On the top end of the spectrum we have speciality and rare species of timber, such as Rosewood, Purple Heart, Iroko, Teak and Walnut to name a few. These timbers are highly sought after for luxury applications such as for yachts, luxury hotels and luxury cars because of their beauty and exclusivity; high-end timbers, such as Iroko and teak are also sought after because of their durability. The final quality is entirely dependent on choosing the right timber for the intended purposes and on the skills and ability of the carpenter to understand and craft the raw wood into the specified final furniture piece.
What other factors affect quality of furniture?
We must not forget the ironmongery and fittings which hold the furniture’s timber together. Like the choice of timber, it is very important that sourcing of the ironmongery and fittings is done through reputable brands who commit to research and quality control. The reality is that avantgarde brands tend to offer more than just basic functionality.
One very particular example is the cabinet door panel hinges. There are many intricacies which affect their quality, such as the thickness of material used, the hinge’s design load; specifically even the way the soft-closing mechanism is designed can indicate quality. Soft-closing mechanisms use hydraulic pistons; hinges which have metal pistons tend to corrode in environments in Malta, so the choice would be to have plastic pistons which are self lubricating and which would also offer the option to set the speed at which the mechanism works.
However, I cannot stress enough the importance of good design and craftsmanship to achieve high-quality furniture. Although as carpenters we are frequently asked to assist the client to design their custom furniture or to replicate furniture from photo-references, we find that when we work with designers who are conscious about the fabrication process, material characteristics as well as are able to understand the client’s needs and visual preferences, the final product is more satisfactory for both us as carpenters and the client, as there is guidance.
How do you compare today’s manufacturing methods with the ones of 20 years ago? And do you think that it had an effect on the quality of furniture designs?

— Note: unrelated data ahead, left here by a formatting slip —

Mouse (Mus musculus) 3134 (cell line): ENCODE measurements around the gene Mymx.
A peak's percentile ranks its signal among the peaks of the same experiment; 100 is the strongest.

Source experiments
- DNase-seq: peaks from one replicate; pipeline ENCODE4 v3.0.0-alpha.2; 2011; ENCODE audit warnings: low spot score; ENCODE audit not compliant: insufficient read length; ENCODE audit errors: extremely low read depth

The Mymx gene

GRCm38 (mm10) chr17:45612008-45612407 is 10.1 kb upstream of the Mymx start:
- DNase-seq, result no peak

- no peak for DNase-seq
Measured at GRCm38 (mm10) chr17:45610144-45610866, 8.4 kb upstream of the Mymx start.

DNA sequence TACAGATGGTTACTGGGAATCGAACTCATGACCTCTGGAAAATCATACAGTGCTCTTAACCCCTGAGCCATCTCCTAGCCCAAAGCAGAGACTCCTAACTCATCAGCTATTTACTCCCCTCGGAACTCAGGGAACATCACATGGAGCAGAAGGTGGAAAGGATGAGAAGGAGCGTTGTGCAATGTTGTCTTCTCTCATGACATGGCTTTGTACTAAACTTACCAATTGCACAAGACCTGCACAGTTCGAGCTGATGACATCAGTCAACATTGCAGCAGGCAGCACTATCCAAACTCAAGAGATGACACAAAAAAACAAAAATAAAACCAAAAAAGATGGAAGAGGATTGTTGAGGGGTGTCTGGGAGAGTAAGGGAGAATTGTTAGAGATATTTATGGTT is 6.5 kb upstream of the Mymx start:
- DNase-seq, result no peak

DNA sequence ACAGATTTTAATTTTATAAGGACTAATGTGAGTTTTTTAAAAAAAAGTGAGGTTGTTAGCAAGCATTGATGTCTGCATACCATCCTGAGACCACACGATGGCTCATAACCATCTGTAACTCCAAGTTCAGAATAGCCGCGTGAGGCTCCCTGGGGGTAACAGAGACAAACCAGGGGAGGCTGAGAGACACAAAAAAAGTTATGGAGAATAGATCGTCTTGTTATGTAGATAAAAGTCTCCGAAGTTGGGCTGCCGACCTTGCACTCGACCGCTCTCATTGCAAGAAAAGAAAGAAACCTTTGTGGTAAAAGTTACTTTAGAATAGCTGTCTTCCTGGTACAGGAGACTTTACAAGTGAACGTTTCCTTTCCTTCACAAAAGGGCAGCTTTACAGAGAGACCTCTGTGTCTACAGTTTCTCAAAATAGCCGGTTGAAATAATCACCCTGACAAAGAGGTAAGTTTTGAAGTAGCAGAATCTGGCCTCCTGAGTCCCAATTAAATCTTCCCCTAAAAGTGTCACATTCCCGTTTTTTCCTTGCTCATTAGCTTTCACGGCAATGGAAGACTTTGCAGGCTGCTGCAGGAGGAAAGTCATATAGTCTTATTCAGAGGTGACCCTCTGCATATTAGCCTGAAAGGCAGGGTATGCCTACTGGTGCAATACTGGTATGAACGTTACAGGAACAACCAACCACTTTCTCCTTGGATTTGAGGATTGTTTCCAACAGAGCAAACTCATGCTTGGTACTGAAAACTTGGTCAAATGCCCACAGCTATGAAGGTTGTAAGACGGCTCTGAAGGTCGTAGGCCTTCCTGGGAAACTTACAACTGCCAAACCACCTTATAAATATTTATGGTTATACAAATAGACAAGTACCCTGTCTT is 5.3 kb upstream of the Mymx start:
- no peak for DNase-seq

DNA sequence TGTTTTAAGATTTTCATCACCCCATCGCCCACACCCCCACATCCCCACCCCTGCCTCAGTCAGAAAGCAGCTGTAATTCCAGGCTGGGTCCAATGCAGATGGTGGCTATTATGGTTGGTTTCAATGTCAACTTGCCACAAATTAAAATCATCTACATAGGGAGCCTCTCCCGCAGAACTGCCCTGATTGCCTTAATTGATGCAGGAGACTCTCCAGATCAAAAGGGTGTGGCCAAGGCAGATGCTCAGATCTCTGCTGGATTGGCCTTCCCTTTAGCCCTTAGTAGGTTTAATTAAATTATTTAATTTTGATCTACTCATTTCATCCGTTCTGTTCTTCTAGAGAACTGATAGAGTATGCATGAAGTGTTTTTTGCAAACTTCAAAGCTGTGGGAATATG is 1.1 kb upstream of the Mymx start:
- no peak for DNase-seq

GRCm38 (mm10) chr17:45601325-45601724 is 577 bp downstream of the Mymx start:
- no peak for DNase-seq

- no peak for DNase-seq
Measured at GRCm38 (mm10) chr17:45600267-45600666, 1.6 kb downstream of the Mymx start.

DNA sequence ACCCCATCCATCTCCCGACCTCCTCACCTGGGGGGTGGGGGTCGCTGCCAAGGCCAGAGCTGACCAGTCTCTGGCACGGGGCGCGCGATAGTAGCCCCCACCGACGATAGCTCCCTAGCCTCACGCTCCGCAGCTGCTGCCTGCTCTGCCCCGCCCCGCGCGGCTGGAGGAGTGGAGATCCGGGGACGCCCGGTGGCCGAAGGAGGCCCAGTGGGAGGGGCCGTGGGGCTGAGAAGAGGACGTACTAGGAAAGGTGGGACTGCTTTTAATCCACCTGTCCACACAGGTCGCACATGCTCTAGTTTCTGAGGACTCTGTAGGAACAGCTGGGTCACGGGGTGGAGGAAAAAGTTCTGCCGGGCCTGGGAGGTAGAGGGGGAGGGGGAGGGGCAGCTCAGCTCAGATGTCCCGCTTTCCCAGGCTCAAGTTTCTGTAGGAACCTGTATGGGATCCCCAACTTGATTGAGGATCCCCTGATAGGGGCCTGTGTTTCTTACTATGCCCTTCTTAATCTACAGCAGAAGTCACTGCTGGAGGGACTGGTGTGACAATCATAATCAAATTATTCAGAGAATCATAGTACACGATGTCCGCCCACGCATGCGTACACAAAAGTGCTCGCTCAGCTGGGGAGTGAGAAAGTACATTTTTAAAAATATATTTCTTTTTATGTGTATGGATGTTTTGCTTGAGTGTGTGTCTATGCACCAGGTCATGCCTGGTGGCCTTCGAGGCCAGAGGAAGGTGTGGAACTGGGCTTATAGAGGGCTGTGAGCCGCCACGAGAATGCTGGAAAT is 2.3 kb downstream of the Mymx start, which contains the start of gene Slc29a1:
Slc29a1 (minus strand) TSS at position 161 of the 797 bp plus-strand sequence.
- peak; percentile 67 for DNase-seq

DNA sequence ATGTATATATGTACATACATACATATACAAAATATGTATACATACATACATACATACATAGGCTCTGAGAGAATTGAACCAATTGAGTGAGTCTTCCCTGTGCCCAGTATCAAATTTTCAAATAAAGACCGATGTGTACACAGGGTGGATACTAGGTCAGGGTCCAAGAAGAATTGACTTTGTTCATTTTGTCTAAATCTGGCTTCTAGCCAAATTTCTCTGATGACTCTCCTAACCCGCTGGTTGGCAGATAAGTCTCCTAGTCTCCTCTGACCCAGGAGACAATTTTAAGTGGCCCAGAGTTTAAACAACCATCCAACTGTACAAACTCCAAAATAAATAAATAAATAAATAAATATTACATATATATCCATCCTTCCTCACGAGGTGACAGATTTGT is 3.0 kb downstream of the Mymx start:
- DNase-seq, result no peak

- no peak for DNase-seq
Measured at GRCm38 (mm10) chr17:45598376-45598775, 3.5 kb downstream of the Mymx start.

The basic skill and craftsmanship of understanding the timber and how it wants to be worked has not changed. What has changed however is that digital fabrication machinery (such as flat-bed CNC machines) is now mainstream. The use of digital fabrication machinery allows for computer aided manufacturing and design, and as a result we have processes which are 10 times quicker and which are very precise and accurate!
I do not believe new fabrication methods are at fault for any loss of design quality because digital fabrication can do whatever a carpenter can manually do and more. If 20 years ago CNC machines and certain ironmongery fittings were so easily available as today, they would have been used then; since technology and client demands have evolved, the carpenter’s craft had to also follow suit.
I cannot imagine making and selling a sculptural ornament nowadays, because there is no demand for it. However if one had to, multi-axis CNC machines are available to carve whatever digital 3D model, with precision and faster than ever before. Not only has machinery not stopped us from doing what was done in the past, it has made the life of carpenters easier with increased efficiency and precision.
I strongly believe that contemporary designs are a result of the evolution of the client’s demands and ideologies, as well as the changes in technologies. In these last 20 years we observed a change in the functionality and requirement of furniture; where before it was not unheard of to make a wall unit to fit in your large sound speakers and your large CRT TV, nowadays, we have wall mountable digital TV screens and sleek sound bars which require no particular furniture requirements.